Dorinda and the Doctor

By: Sabrina Jeffries

To the wonderful Dru and the crew at my local Starbucks who keep me well supplied with iced coffee and everything bagels. You are true gems, every one of you! Thanks for letting me hang out and write.

To my niece Isabel “Isa” Martin and my nephew Craig Martin, thank you for brightening my days.

And to my brother Daren Martin, whose sage advice at a crucial point in my marriage altered my life forever. Thank you, and I love you.


EARLY ON A fine Monday morning, Mrs. Dorinda Nunley let herself in through the side door of Dr. Percy Worth’s abode, which he leased from Dorinda’s distant relation, the Duke of Lyons. Lisette, the duke’s new wife, had sent her over here with the key to set the place to rights while the doctor was out of town, but it still felt oddly intimate to invade his domain.

At least she wasn’t entering the living areas. This part was his office, though apparently he didn’t see patients in it. No need, for they were all members of the ton, not surprising for a physician who was presently the toast of London.

After removing her bonnet, Dorinda set it on a nearby highboy and surveyed the place. Clearly the man spent little time here, or else how could he abide such clutter? There were boxes only half-unpacked from when he’d taken up residence eight months ago after years as a ship’s doctor. A full skeleton lay crumpled upon a chair, and jars and vials were jumbled up on a table, as if he rifled through them whenever he needed something.

Well, when she was done with this place, he would never have to hunt for anything again. She hated to admit it, but she was secretly looking forward to making herself useful to him. Though she disliked doctors as a rule, he’d been nothing but amiable to her, and for that he deserved to have an orderly place of business. Even if it did remind her of a difficult time in her life.

Setting her shoulders, she headed for the table and nearly tripped over a black satchel. She stared at it dumbly. It looked like the one he carried sometimes when he came to see how the duchess was faring in her pregnancy. But why would it be here? He was supposed to be—

Just at that moment the door swung open, and awareness dawned. Before she could so much as squeak a warning, the good doctor entered the room, wearing nothing but a half-open banyan and a pair of drawers.

He stopped short, his dark-brown eyes widening. “Mrs. Nunley?”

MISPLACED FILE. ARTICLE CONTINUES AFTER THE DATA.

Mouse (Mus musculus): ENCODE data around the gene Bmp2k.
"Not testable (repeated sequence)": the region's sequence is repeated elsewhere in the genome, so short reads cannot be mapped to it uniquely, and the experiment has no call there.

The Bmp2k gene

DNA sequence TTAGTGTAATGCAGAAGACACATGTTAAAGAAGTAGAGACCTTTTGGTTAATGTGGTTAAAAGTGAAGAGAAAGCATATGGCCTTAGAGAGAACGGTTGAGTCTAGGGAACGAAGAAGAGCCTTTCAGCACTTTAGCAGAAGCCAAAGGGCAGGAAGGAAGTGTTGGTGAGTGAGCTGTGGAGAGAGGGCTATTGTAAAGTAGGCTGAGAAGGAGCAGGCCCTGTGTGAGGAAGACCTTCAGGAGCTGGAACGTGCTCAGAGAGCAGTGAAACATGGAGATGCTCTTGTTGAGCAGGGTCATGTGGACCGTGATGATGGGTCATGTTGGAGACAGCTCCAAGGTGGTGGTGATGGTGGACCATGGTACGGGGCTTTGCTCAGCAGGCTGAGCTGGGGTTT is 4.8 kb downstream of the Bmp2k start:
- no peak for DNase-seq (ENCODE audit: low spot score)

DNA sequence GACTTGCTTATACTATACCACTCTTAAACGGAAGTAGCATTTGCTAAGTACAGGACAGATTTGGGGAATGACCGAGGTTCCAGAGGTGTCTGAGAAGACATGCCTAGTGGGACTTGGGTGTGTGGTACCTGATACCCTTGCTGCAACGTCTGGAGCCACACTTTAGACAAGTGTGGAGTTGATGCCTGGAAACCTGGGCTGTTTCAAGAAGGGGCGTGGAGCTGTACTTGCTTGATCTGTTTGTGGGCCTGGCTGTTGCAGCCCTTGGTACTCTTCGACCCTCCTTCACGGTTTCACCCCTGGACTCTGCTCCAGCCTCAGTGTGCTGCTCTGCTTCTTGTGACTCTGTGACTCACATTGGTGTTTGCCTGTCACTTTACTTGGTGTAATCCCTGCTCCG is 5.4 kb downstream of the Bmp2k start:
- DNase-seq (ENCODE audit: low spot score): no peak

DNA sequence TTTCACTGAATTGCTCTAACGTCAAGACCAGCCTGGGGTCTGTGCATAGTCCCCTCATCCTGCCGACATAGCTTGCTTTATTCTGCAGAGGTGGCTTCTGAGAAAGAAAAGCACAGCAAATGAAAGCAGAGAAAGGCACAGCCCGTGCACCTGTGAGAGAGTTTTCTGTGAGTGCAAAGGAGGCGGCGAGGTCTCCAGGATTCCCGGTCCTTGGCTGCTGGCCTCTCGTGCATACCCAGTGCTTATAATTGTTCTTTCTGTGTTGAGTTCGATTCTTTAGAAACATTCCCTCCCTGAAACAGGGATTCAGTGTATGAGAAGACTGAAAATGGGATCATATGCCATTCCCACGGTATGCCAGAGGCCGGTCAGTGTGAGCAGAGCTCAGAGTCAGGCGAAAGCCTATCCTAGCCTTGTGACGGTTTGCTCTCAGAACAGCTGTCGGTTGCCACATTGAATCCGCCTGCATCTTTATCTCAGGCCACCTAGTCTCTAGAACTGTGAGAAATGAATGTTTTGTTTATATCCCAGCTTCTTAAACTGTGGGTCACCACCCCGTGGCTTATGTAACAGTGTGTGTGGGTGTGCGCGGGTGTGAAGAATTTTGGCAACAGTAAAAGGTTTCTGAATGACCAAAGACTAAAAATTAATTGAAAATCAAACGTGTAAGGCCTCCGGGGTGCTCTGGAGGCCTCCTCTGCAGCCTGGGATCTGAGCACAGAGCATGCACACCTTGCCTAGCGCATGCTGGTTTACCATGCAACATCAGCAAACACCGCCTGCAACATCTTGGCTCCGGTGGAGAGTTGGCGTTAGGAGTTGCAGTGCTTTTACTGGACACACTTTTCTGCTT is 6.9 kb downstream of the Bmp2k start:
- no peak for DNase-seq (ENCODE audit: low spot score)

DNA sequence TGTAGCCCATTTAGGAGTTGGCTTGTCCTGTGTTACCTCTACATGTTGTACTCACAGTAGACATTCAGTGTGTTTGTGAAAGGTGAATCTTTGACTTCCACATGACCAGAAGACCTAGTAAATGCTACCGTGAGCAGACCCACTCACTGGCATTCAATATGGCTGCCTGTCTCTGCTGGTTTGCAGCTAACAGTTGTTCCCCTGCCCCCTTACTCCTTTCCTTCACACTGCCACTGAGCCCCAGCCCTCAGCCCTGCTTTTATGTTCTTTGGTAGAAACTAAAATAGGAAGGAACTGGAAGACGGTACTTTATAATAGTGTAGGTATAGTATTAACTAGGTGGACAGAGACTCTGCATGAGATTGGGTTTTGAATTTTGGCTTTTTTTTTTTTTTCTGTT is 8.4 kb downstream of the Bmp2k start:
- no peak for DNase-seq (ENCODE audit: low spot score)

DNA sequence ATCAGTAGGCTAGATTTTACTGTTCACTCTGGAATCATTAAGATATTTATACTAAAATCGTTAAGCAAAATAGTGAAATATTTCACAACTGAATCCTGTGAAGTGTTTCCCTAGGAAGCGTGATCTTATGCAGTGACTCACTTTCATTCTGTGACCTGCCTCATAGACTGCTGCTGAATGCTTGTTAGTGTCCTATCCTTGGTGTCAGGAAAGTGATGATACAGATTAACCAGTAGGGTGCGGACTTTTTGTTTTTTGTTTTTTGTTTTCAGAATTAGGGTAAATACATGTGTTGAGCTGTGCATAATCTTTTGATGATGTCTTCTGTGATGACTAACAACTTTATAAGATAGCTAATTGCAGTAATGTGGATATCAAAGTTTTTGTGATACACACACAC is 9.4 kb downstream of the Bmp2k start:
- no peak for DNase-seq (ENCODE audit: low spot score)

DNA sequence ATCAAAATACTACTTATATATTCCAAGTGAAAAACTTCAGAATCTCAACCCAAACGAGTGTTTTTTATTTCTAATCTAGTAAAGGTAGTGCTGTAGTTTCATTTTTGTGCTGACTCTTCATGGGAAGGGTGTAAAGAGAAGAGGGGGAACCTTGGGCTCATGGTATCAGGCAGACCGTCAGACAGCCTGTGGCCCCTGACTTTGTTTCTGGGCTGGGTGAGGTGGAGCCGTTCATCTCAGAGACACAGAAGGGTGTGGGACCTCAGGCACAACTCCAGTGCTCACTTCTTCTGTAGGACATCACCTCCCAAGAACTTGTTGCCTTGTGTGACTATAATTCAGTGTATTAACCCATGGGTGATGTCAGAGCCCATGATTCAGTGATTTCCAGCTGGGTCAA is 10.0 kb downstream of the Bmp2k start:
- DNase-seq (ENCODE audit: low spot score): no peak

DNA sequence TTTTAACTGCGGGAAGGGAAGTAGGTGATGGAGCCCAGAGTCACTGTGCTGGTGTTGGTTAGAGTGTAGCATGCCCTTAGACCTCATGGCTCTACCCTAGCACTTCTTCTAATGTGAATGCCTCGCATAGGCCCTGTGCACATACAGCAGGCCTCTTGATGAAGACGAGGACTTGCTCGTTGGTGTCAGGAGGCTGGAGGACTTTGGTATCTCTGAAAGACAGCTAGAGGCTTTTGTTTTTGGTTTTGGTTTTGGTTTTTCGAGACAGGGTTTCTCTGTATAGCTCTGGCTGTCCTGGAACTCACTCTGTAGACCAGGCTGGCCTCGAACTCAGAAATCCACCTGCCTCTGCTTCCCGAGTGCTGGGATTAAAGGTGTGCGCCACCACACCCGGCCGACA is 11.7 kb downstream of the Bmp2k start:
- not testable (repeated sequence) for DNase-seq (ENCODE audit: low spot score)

Oh dear oh dear oh dear. “Good morning, Dr. Worth,” she said inanely.

Heaven help her, she’d never seen the doctor in dishabille. She’d never even seen him in shirtsleeves. She’d always thought the doctor very attractive with that finely carved jaw and expressive mouth, but she’d never guessed what lay beneath his clothes. Of its own accord, her gaze swept down to take in his chiseled chest and lean stomach and the thin line of hair leading down to—

She jerked her mortified gaze up to meet his astonished one. “What are you doing here?” she blurted out.

Amusement leapt into his face as he discreetly pulled his banyan closed. “I live here. And you?”

This couldn’t be happening! “Her Grace said you were going to the country to attend a countess in her birthing,” she babbled. “You’re not supposed to be here!”

“Which is why you felt free to stop by and look around?” he asked, a smile crooking up one corner of his mouth.

To her horror, her cheeks heated like a foolish schoolgirl’s. “Don’t be absurd.” But she was the absurd one. She should never have come so early. She should have knocked. She shouldn’t have been caught gawking at a half-naked man.

Especially this particular half-naked man. She’d spent too much of her seven-year marriage enduring the arrogant doctors her husband had charged with curing her “barrenness” to find a physician remotely attractive. Yet she did, and had for months now. It was most annoying. And when his gaze lingered on her mouth, making her swallow hard, she wanted to turn tail and run.

Or stand still and let him catch her. She grimaced. What a ridiculous thought! He wasn’t interested in “catching” her. Was he? Then he lifted his gaze from her mouth, and she cursed her dullness. He wanted an explanation, of course.

“The duchess has been so kind to me since Edgar died that I asked if she needed assistance with anything, and she sent me here to help organize your office. She said she offered to do it for you while you were out of town, but now found that she couldn’t manage it.”